“Heart disease is the leading cause of death in the United States and is a major cause of disability. The most common heart disease in the United States is coronary heart disease, which often appears as a heart attack. In 2009, an estimated 785,000 Americans will have a new coronary attack, and about 470,000 will have a recurrent attack. About every 25 seconds, an American will have a coronary event, and about one every minute will die from one.  “(CDC, Feb. 2009, http://www.cdc.gov/features/heartmonth/)
“The general public must learn how to challenge heart disease as the nation’s number one killer” (Fuhrman, p.112, Fasting and Eating for Health).
How is it possible that it is common to ignore and choose not to even learn about, our great nation’s number one killer, when we live in a country with such a strong will to stop enemies. After 911 many strong people were willing to risk their lives, leave their families and travel to another country. It can’t be that the idea of changing ones diet and/or starting exercising can seem even scarier. Maybe we think we have the cure. Unfortunately, it is not so simple to have a pill or an operation to cure heart disease.
Pills and outcomes of heart surgeries do not keep the problem from continuing to get worst the way changing your diet is proven to do. Also the surgery involves many risks. Being put to sleep in an operating room, having one’s sternum split and chest pried apart, while a heart-lung machine pumps your blood is a procedure that can and has ended in death or decline in mental ability. “…in-hospital death rate for bypass surgery is 4.45 percent for women and 3.33 percent for men.(11) Bypass surgery is also associated with a 13 percent rate of post-operative compilcations, including heart attacks, strokes, bleeding, kidney failure, and infections. In almost every heart bypass patient, some brain injury occurs from the time spent on the heart-lung machine.(12) It is believed that 15 to 44 percent of those who survive such surgery suffer permanent brain damage, detectable as minor degrees of intellectual impairment, memory loss, sleep disturbance, and personality change.(13,14,15)” (Fuhrman, p.104, Fasting and Eating for Health)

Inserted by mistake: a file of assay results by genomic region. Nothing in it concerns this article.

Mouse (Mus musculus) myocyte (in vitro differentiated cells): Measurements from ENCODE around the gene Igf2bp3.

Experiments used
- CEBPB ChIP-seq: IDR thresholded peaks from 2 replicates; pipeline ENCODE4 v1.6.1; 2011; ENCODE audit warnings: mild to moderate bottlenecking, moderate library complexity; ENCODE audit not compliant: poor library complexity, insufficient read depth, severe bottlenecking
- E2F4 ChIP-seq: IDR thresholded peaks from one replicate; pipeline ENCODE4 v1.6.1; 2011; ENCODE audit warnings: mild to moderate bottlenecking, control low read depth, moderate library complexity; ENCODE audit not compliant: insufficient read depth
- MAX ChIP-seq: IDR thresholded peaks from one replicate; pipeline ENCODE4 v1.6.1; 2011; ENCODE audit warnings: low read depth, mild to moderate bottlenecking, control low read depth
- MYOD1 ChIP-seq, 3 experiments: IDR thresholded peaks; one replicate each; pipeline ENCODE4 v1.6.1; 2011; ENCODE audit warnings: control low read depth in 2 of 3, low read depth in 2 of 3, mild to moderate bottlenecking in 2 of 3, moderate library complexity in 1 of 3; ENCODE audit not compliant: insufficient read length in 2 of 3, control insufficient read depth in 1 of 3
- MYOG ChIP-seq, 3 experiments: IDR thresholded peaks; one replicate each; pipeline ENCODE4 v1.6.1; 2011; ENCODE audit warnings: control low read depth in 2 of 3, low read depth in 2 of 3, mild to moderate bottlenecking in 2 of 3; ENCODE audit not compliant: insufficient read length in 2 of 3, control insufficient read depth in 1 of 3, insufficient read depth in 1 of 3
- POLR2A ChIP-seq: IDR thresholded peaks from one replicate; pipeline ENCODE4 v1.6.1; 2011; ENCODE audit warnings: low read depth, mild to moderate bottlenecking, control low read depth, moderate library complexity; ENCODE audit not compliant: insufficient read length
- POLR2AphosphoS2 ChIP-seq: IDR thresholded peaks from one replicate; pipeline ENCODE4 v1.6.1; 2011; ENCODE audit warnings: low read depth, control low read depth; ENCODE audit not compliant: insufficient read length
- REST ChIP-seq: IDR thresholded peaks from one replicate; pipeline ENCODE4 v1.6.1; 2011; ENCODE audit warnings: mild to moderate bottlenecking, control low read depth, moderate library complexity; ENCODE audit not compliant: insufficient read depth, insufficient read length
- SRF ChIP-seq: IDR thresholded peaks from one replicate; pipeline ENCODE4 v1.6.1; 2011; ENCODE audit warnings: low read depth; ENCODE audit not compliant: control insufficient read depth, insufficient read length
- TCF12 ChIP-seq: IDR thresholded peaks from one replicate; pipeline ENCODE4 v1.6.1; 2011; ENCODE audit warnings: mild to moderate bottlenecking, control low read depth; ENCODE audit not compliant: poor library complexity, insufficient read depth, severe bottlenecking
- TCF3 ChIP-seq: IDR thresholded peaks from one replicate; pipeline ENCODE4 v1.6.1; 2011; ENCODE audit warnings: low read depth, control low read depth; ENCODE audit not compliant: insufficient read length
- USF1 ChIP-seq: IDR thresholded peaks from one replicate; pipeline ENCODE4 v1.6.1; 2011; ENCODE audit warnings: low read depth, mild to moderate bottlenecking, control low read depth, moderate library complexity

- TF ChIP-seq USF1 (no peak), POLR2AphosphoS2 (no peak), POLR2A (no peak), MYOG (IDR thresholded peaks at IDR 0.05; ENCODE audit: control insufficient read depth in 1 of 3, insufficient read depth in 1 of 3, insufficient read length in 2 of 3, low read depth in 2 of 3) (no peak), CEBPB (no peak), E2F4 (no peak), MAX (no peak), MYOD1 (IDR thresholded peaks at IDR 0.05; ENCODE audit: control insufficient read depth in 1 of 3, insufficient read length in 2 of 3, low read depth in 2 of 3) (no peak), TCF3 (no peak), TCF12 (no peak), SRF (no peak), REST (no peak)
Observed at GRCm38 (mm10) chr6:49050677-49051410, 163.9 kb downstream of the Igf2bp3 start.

Why is it so difficult for many of us to eat vegetables? Well it is obvious they are not addictive in the way sugar is and the process of losing this addiction can be incredibly uncomfortable, although that feeling is temporary. In the face of so much junk food, a plant-based diet requires a conscious development of tastes. It can be very hard even to slowly develop this change after so many years of habits. In my opinion, slight changes to your diet is a great way to start. For example, plan to eat one large salad a day. Also in my opinion, it is best to start by focusing on adding great foods (especially greens) rather than demonizing any foods. See what you are doing that is ultimately working best for you or has worked best for you and plan ways to do more of that; find books/people/ideas/journal articles/etc. that inspire.